The big boys invest phenomenal amounts of time, energy and money in research not least in understanding human psychology. They use that to shape how to communicate with their target audience, which is how they end up seducing us into believing we need or must have things that actually we don't. They create interest in things that have never occurred to us, fear of things that we shouldn't be worried about at all and above all a demand from us that we have never desired before. A good example is of this is chunky bars of chocolate. The exact same chocolate can be and is used to produce a myriad of shapes and sizes and it can only ever taste the same but we are seduced into choosing how we like it presented even as far as having it segmented to make it easier to break.

Every day I try my best not to be tempted by things I don't actually need or never had an interest in, but everyday I fail! That, dear readers is what is it is to be muggle in a sophisticated, complex, dynamic, often maddening and frustrating, fascinating, developed, free market social structure. Like it our not, we all contribute to it and we all seem to have a love/hate relationship with it. If nothing else you have to give these people credit for their ingenuity. So, what lessons and tricks can a smaller enterprise learn and use from all this to help them earn a healthy crust?

Three basic marketing essentials

1. Surveys - As outlined above get to know your audience, what they like, dislike, the language they use - how they tick. We are all customers so think about what how we like to be communicated with as a starting point and this should help you avoid some of the bigger pitfalls if you do nothing else. Before starting any enterprise though you should do two forms of research the first of which is to test if your idea will be of interest to anyone at all by conducting a survey.

Top tips for customer surveys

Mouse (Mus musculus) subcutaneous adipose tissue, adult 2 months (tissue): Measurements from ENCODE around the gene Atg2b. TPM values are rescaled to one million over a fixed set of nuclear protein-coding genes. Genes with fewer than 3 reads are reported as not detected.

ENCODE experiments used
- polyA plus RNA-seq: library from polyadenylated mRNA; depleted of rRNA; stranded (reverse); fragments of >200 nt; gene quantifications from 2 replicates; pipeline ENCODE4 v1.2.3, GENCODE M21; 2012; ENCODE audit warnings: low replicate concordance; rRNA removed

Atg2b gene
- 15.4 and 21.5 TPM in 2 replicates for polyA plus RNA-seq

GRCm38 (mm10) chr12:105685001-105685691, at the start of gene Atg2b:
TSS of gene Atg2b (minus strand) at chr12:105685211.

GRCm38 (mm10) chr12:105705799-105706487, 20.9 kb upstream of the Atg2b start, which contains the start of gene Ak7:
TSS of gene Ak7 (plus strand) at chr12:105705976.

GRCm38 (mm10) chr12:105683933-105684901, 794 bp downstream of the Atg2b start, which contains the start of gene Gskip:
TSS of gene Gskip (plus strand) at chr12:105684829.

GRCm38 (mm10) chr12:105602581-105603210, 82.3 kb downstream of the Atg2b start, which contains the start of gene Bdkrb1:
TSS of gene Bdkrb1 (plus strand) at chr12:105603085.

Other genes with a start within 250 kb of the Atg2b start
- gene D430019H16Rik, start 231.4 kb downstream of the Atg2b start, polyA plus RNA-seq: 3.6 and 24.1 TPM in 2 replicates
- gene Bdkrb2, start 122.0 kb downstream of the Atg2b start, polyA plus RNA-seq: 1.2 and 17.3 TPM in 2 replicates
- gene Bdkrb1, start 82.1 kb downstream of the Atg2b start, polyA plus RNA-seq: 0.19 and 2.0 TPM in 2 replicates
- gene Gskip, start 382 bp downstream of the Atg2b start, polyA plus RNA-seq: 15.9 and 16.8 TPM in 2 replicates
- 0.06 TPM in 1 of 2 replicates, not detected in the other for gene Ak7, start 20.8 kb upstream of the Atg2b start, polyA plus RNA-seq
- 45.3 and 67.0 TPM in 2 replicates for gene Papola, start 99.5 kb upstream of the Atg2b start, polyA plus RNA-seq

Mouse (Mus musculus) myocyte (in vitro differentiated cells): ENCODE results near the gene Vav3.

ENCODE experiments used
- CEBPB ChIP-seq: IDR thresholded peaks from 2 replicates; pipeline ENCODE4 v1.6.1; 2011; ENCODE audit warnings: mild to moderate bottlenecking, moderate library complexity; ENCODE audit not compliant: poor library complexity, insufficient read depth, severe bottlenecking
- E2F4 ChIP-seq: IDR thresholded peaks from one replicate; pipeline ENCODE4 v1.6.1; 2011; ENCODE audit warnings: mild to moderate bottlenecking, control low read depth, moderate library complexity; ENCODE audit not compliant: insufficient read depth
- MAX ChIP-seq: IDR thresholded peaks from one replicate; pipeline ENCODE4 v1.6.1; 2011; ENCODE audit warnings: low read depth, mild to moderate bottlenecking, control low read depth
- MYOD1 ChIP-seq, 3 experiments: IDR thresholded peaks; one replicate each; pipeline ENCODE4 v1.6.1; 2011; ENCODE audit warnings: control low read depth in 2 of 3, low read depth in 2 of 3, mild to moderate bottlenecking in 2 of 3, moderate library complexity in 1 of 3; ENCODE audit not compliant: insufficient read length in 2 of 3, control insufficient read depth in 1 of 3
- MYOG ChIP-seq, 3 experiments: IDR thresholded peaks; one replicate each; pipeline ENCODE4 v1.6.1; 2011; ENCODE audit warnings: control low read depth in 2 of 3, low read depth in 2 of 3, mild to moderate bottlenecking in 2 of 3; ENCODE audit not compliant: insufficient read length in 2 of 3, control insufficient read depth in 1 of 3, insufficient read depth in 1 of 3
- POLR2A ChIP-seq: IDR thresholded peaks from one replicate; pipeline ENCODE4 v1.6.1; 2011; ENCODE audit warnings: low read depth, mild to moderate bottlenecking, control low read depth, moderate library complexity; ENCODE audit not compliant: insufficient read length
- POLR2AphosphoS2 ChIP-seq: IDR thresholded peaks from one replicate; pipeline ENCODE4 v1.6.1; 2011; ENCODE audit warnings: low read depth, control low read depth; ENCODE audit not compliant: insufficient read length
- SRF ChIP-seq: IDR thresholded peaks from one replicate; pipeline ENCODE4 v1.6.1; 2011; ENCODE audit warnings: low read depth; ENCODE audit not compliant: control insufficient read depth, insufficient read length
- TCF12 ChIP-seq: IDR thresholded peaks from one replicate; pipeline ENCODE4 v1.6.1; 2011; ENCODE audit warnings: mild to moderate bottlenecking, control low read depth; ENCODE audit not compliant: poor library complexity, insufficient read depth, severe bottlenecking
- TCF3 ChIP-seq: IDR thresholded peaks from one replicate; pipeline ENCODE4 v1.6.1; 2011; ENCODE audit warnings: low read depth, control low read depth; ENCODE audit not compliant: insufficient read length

• Remember everyone is extremely busy, so phrase questions simply  
  • Keep the survey short and to the point - ask only things that you absolutely need to know and ditch any that are just too detailed, complicated or that are off the primary issues you want to find out about 
  • Never have more than three priorities to enquire about in any survey. 
  • Never bombard people with dozens of surveys and always provide a simple comment box at the end for your sample audience to elaborate and speak freely as learning what people hate is as valuable to you as learning what they like 
  • Always make comment boxes optional and supply contact details should you strike lucky for people who might well be your first clients.

This you can easily compile a survey manually via hardcopy/paper, but remember there's no guarantee people will mail them back especially if you are expecting them to pay for the privilege - hence incentives such as freebies can be useful but it's more expense to you. Email surveys tend to get higher levels of response, or on the spot surveys for feedback after inviting people to attend an event. There are dozens of online free to use survey programs these days, but be aware they don't usually provide the analytics (breakdown of results) so you will have to work it out for yourself. It's why even the free services are often enticers to those analytics which you then pay for. Be careful some of these links may charge from the outset.

Seven random links to online survey programs

2. Market research - It is essential that you know your market to gain knowledge of where you will fit in and to help identify your Unique Selling Point (USP). Questions to consider asking yourself include who are your competitors or who offers similar products and services if you are a charity, public service or social enterprise.

You can do this quite simply but searching the net, saving the links so you can refer back to them and assessing if you will be duplicating (therefore in direct competition) or offering something original, new or different in style or delivery. From both your customer survey and your market research you can start to think about pricing, but never before. Even then you have a long way to go to get it right as you have to factor in costs of materials, hours worked, overheads, staff etc.